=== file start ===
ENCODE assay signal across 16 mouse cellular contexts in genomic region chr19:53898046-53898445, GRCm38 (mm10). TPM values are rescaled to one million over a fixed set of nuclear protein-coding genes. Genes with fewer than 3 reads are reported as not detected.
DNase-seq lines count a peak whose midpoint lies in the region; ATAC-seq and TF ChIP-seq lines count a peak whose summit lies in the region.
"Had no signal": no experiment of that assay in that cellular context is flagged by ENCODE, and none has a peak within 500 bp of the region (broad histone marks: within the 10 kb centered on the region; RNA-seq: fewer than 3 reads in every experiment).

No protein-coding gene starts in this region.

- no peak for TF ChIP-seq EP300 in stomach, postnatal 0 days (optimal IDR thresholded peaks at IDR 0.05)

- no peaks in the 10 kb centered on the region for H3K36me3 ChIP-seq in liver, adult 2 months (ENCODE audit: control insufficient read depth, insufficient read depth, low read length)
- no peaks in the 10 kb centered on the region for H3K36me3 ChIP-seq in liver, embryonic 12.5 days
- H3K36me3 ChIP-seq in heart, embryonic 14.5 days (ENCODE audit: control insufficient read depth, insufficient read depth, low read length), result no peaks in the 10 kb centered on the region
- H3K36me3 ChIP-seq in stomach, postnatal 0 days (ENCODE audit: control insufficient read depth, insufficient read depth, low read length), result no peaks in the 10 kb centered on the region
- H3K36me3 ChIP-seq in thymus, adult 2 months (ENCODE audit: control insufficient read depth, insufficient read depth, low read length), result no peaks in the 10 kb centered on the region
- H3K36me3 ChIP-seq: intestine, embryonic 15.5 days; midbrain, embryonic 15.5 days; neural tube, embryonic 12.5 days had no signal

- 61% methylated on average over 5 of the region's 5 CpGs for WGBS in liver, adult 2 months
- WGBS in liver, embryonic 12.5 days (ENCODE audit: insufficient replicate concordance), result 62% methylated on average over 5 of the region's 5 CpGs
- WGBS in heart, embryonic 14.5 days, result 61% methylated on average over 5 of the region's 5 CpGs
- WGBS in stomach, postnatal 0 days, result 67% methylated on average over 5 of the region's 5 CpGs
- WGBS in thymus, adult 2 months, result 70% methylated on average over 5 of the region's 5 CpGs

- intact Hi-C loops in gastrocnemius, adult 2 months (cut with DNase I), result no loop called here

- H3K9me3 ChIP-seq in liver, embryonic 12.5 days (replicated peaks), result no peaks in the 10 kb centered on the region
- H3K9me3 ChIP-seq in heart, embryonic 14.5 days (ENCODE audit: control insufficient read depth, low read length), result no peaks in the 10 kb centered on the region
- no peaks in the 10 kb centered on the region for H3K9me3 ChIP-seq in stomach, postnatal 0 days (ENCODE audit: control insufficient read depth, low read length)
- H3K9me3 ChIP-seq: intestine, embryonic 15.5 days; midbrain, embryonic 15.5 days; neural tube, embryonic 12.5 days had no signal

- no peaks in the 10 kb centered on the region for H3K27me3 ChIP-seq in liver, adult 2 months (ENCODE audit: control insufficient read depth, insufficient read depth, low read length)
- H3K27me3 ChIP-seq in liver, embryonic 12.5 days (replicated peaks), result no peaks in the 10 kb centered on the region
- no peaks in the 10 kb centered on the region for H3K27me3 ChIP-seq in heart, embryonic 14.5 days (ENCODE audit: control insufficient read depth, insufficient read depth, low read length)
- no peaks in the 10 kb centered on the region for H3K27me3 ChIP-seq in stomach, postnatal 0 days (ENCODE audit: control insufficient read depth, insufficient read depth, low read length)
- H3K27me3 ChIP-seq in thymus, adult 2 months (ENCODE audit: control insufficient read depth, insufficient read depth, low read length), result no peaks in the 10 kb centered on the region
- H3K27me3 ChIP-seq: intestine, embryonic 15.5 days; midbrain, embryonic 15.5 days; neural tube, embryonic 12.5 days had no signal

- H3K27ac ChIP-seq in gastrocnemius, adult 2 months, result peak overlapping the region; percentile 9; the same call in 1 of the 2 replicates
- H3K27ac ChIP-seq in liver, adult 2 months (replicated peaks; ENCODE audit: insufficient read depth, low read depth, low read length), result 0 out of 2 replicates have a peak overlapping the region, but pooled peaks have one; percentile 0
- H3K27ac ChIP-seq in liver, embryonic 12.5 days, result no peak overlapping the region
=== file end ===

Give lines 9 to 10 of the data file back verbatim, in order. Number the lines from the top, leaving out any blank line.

- H3K36me3 ChIP-seq in stomach, postnatal 0 days (ENCODE audit: control insufficient read depth, insufficient read depth, low read length), result no peaks in the 10 kb centered on the region
- H3K36me3 ChIP-seq in thymus, adult 2 months (ENCODE audit: control insufficient read depth, insufficient read depth, low read length), result no peaks in the 10 kb centered on the region